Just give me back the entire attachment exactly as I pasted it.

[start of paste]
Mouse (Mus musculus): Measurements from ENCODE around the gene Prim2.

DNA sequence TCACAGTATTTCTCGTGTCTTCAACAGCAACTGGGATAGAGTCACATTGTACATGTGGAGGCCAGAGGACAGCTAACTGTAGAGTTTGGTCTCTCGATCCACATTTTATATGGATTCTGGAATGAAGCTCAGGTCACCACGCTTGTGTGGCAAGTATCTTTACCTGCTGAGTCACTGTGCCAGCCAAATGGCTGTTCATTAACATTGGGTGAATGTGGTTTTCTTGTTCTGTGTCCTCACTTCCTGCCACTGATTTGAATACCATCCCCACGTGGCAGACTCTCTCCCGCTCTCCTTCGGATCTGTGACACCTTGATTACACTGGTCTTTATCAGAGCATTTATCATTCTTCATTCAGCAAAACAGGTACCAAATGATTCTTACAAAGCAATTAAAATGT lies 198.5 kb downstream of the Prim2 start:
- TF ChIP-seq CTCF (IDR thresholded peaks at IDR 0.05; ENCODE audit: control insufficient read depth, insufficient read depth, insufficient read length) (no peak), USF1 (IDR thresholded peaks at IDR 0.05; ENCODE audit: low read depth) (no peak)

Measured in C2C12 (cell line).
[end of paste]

Mouse (Mus musculus): Measurements from ENCODE around the gene Prim2.

DNA sequence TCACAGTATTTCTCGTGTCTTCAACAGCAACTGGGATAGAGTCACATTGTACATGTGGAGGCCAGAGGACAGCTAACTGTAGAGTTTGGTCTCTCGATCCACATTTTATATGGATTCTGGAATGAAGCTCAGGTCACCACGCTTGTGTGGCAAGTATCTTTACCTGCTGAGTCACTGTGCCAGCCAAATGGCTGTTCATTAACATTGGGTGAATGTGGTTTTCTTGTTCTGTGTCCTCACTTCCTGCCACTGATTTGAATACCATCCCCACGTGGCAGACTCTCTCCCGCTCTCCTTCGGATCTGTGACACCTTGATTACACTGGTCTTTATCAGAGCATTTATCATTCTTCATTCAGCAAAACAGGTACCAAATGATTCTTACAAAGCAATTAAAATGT lies 198.5 kb downstream of the Prim2 start:
- TF ChIP-seq CTCF (IDR thresholded peaks at IDR 0.05; ENCODE audit: control insufficient read depth, insufficient read depth, insufficient read length) (no peak), USF1 (IDR thresholded peaks at IDR 0.05; ENCODE audit: low read depth) (no peak)

Measured in C2C12 (cell line).